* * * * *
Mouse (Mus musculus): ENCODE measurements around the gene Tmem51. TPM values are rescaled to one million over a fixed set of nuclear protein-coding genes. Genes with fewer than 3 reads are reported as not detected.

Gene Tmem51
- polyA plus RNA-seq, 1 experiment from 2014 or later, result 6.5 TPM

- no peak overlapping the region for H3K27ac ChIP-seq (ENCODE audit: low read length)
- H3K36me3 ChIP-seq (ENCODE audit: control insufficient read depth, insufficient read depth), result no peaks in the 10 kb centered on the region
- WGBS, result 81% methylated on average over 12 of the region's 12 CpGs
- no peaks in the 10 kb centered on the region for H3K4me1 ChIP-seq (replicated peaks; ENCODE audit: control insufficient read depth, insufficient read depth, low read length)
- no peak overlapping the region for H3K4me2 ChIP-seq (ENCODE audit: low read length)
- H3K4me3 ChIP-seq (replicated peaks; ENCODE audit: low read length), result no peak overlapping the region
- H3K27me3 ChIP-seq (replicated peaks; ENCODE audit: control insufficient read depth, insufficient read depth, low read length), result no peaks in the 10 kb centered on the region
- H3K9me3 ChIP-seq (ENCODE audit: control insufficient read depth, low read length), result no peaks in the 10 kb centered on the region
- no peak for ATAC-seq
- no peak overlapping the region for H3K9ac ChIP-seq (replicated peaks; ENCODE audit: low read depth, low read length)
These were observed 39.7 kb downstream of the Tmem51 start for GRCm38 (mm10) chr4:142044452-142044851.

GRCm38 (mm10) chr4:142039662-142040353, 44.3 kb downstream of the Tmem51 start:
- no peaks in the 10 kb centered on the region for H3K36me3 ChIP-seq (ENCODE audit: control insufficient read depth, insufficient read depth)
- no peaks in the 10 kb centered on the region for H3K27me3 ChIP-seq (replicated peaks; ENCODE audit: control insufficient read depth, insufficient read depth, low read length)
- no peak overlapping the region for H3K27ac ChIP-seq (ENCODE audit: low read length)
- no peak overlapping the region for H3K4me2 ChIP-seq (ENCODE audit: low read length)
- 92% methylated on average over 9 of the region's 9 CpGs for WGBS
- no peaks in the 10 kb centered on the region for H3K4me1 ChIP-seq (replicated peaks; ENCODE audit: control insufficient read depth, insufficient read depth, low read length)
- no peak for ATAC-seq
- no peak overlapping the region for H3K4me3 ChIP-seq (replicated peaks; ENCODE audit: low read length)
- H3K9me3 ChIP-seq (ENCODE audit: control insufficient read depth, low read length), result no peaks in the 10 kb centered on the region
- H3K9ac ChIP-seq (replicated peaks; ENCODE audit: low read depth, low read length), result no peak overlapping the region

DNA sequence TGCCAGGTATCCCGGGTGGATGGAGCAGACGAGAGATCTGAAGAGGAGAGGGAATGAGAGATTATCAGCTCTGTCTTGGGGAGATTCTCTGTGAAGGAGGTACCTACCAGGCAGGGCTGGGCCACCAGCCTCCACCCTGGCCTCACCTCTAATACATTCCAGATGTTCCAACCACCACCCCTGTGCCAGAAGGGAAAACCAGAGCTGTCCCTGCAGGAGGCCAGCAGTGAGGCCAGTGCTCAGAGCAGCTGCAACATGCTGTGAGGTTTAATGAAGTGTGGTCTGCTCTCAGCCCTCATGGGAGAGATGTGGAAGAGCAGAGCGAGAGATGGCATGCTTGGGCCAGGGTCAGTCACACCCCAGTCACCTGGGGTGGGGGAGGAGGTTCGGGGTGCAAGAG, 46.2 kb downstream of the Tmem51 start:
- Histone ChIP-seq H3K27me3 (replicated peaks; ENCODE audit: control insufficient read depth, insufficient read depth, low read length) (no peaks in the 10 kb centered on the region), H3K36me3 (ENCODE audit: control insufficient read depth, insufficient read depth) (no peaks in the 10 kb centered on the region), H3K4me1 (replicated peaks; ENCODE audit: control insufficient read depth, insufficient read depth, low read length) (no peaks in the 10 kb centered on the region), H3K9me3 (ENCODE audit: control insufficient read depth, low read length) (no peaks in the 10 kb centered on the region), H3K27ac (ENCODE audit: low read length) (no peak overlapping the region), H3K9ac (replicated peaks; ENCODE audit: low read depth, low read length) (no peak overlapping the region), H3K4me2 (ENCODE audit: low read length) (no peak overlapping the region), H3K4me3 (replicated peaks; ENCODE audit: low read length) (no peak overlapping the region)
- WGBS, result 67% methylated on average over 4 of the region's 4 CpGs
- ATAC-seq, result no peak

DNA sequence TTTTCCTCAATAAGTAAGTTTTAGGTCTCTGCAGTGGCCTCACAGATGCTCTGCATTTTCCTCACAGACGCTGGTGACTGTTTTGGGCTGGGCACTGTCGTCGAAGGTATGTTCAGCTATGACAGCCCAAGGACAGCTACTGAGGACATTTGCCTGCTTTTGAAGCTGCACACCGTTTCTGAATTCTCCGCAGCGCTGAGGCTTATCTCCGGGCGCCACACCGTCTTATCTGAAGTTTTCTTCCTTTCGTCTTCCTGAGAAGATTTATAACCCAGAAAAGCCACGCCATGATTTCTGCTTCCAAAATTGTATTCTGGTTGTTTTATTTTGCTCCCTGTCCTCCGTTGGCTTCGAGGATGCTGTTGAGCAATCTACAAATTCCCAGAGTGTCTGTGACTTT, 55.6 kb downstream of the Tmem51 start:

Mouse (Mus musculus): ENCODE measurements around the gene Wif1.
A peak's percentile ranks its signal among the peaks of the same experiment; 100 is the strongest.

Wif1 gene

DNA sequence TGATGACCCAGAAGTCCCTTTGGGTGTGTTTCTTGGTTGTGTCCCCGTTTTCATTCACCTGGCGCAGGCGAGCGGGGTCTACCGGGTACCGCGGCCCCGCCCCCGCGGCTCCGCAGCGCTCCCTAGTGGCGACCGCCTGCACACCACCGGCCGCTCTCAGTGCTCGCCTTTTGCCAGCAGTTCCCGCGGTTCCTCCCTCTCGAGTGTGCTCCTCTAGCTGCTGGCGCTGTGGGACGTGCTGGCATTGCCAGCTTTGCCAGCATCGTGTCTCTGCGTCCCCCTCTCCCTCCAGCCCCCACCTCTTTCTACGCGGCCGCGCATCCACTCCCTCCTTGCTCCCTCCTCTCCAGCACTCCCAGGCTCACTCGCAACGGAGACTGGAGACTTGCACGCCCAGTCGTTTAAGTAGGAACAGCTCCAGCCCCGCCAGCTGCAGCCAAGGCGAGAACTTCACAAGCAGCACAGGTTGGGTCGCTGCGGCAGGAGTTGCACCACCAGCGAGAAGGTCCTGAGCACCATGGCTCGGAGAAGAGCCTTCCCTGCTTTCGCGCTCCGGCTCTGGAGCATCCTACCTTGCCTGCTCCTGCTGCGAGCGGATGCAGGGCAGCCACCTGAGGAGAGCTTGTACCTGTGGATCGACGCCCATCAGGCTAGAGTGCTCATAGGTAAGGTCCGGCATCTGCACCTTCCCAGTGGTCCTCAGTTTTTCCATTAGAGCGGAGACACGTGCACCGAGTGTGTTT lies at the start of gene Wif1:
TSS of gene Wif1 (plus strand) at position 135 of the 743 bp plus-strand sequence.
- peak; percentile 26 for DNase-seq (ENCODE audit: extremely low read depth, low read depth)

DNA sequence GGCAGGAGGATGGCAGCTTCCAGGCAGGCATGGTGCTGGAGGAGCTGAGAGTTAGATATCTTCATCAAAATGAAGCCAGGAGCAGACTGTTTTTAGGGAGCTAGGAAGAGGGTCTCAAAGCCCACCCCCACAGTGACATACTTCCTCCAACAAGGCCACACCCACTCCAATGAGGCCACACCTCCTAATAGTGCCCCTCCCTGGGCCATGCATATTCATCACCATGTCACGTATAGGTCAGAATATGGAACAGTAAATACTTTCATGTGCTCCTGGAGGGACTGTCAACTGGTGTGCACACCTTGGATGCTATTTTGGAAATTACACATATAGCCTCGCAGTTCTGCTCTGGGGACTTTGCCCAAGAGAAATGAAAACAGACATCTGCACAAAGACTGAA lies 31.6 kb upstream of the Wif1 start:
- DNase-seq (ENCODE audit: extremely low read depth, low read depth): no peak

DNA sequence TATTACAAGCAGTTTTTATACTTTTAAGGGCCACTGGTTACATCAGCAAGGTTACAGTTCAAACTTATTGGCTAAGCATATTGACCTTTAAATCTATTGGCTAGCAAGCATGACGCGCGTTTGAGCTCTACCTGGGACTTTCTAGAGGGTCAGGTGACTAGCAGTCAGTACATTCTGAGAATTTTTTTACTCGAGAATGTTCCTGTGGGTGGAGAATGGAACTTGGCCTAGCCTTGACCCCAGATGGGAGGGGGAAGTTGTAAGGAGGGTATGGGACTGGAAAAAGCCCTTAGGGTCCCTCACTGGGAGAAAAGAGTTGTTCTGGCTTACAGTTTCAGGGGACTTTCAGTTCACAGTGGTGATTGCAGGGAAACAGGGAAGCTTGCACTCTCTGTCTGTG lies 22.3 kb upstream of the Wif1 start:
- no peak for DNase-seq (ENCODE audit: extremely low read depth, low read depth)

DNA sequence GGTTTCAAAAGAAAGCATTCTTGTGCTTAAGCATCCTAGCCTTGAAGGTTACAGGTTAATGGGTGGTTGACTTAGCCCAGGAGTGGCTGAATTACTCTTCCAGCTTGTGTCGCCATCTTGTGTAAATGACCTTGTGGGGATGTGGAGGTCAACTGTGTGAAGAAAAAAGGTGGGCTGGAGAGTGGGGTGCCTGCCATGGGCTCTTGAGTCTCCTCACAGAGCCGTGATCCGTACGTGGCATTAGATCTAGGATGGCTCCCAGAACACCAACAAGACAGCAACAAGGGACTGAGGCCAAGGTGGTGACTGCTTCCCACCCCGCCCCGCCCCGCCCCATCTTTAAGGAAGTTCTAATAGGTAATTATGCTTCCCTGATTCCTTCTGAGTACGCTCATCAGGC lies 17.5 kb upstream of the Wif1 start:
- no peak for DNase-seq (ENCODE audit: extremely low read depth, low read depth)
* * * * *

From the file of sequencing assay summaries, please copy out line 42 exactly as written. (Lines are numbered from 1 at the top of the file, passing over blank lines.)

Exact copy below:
- no peak for DNase-seq (ENCODE audit: extremely low read depth, low read depth)